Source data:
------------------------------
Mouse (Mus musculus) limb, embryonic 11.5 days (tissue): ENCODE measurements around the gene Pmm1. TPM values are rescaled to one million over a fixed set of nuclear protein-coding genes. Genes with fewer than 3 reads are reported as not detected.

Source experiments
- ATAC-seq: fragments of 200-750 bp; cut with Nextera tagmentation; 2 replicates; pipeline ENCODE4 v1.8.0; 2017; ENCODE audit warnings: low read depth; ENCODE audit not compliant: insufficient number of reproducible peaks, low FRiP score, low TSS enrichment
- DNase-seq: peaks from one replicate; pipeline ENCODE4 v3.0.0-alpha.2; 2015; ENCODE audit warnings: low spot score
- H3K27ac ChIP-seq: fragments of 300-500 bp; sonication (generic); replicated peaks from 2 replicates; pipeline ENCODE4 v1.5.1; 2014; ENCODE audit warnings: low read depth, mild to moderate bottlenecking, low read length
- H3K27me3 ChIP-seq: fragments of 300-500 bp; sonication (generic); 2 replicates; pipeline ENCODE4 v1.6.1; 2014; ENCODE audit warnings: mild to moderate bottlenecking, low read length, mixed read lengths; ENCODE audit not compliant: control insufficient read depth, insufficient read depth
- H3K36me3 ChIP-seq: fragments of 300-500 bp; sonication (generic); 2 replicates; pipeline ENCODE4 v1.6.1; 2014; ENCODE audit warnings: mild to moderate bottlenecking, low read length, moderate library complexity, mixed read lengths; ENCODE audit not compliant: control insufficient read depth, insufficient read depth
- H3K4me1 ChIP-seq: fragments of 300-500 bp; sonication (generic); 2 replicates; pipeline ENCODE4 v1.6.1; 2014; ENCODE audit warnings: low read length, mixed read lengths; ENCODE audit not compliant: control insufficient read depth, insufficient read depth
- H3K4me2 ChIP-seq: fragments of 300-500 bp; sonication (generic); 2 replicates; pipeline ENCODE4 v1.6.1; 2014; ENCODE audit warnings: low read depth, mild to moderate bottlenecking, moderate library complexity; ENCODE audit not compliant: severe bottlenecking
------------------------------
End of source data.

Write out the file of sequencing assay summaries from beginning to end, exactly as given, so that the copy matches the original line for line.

Mouse (Mus musculus) limb, embryonic 11.5 days (tissue): ENCODE measurements around the gene Pmm1. TPM values are rescaled to one million over a fixed set of nuclear protein-coding genes. Genes with fewer than 3 reads are reported as not detected.

Source experiments
- ATAC-seq: fragments of 200-750 bp; cut with Nextera tagmentation; 2 replicates; pipeline ENCODE4 v1.8.0; 2017; ENCODE audit warnings: low read depth; ENCODE audit not compliant: insufficient number of reproducible peaks, low FRiP score, low TSS enrichment
- DNase-seq: peaks from one replicate; pipeline ENCODE4 v3.0.0-alpha.2; 2015; ENCODE audit warnings: low spot score
- H3K27ac ChIP-seq: fragments of 300-500 bp; sonication (generic); replicated peaks from 2 replicates; pipeline ENCODE4 v1.5.1; 2014; ENCODE audit warnings: low read depth, mild to moderate bottlenecking, low read length
- H3K27me3 ChIP-seq: fragments of 300-500 bp; sonication (generic); 2 replicates; pipeline ENCODE4 v1.6.1; 2014; ENCODE audit warnings: mild to moderate bottlenecking, low read length, mixed read lengths; ENCODE audit not compliant: control insufficient read depth, insufficient read depth
- H3K36me3 ChIP-seq: fragments of 300-500 bp; sonication (generic); 2 replicates; pipeline ENCODE4 v1.6.1; 2014; ENCODE audit warnings: mild to moderate bottlenecking, low read length, moderate library complexity, mixed read lengths; ENCODE audit not compliant: control insufficient read depth, insufficient read depth
- H3K4me1 ChIP-seq: fragments of 300-500 bp; sonication (generic); 2 replicates; pipeline ENCODE4 v1.6.1; 2014; ENCODE audit warnings: low read length, mixed read lengths; ENCODE audit not compliant: control insufficient read depth, insufficient read depth
- H3K4me2 ChIP-seq: fragments of 300-500 bp; sonication (generic); 2 replicates; pipeline ENCODE4 v1.6.1; 2014; ENCODE audit warnings: low read depth, mild to moderate bottlenecking, moderate library complexity; ENCODE audit not compliant: severe bottlenecking